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Henry Cary (12 February 1804 – 30 June 1870) was a barrister, classical scholar, Anglican clergyman, and early District Court Judge in the Colony of New South Wales.[1]

Cary was born in Kingsbury, Warwickshire, where his father was vicar.[1] His parents were Henry Francis Cary, translator of Dante's Divine Comedy, and Jane Ormsby. She was the daughter of James Wilmot Ormsby of Foxford, co.Mayo, and Sandymount, Dublin, and his wife Jane DeGualy. Jane's eldest brother was Sir Charles Montague Ormsby, Baronet.


Classical EducationEdit

Henry and his father were walking along the beach at Littlehampton one morning, his father reciting Homer out loud, when a gentleman heard it and introduced himself. He was Samuel Taylor Coleridge who was promptly invited home to dine. Coleridge and Charles Lamb became close friends of the family.

Cary was educated at Merchant Taylors' School from which he graduated on 5 April 1821 and was admitted to Worcester College, Oxford where he completed his own prose translation of Homer's Odyssey. BA 1824 and was admitted to Lincoln's Inn. In 1826 he was certified to act as Special Pleader, with a chamber in the Temple. He completed two treatise on law which were favourably received.

As well as for his scholastic endeavours, Cary was renowned for his eccentricities and audacious practical jokes.

Cary received his M.A. 1827 and was called to the Bar, choosing the Oxford circuit. At the end of that year, 11 September 1827 he married at St George's, Hanover Square to Isabella Carlton Dawson, aged 19, witnessed by Elmira Dawson. Isabella was the daughter of George D.L. Dawson, Esq, of Yorkshire and Brompton Square (who died 1 May 1832) and his wife Elmira, of Sloane St, Chelsea. They had two sons: Henry Francis, born 1829 Hammersmith, and George William, born 1832, baptised St Pancras.

Change of CareerEdit

Profoundly affected with depression by the death of his mother in 1832, he retired from legal practice and the next year took Holy Orders. He was ordained by Bishop Charles Richard Sumner of Winchester in July 1833.

Cary became curate of St Mary's Reading and continued to publish, this time on theological subjects. It is here that Cary met John Henry Newman. Henry Cary's biography of his father says that Cardinal Newman was an "intimate friend of his (the son) when they both had livings in Oxford".

Cary was a prolific writer, eventually resigning his cure in 1844 to pursue his classical studies. His father died the same year and Cary subsequently published a 2-volume "Memoir" of his father.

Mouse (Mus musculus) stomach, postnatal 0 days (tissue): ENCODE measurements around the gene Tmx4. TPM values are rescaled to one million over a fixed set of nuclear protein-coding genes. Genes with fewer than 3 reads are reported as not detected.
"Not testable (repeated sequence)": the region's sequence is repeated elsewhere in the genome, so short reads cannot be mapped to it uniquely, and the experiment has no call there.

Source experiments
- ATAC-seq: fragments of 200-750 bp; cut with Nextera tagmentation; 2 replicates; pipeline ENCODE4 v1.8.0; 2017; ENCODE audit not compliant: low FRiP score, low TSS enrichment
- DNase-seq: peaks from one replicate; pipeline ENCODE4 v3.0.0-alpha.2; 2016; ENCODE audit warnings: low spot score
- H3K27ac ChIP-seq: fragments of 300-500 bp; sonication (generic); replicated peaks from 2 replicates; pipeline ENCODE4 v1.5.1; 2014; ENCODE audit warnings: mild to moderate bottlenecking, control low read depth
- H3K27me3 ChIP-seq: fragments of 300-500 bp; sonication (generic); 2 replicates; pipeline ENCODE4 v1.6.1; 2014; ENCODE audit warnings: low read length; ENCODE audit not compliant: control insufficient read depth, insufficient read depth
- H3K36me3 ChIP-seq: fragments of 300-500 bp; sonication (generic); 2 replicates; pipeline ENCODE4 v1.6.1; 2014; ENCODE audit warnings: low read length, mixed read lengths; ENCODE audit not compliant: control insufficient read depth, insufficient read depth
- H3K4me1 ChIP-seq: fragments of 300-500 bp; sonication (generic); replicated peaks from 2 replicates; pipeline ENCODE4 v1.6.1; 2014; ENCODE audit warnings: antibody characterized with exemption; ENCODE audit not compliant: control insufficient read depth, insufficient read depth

From 1847 to 1849 he was curate at Drayton, Berkshire. Here, his sense of humour was not appreciated and he became a target of unpleasant gossip.


In 1849, leaving his family to follow, Cary left for Sydney in the colony of New South Wales where he was welcomed and licensed by Bishop William Broughton who helped him set up a classical school. He assisted in the parish of Darling Point (formerly Alexandria), lived in St Mark's Crescent next to the church, and conducted St. Mark's Collegiate School. Among his pupils were the future well known figures: Sir James Reading Fairfax, James William Johnson, Fitzwilliam Wentworth, Henry Cary Dangar, Alexander Oliver, Sir Philip Sydney Jones, Randolph and Fred Want, and William Abbott Hirst, a District Court Judge in Queensland. He was regarded as the best classical scholar in Australia and was on intimate terms with Bishop Broughton who coached the boys in Greek when Mr Cary was unable to take the class. Cary remained at Darling Point until May 1851, and then ran a school for young men at the Windsor Barracks for four years. He was a much sought-after coach, and was eventually nominated as an examiner at the new Sydney university.

Return to LawEdit

In 1855 Cary returned to law. He was admitted as a barrister on 7 July 1855 and commenced practice at once. He was said to be: "In truth a born lawyer. His shrewdness, his power of repartee, his love of fun, and much else about him all marked him for the law; and it may well have been considered by him matter of regret that he ever left it. As a barrister he made great headway in Sydney." He quickly won further preferment. From January 1856 to March 1857 he was Master in Equity; and on 21 January 1859 he was appointed a Judge of the District Court and Chairman of Quarter Sessions. On 11 April 1859 the first District Court sittings in the Colony under the District Courts Act, 1858, began at Windsor in the Cumberland and Coast District before Judge Cary. In 1861 he was transferred to the western district.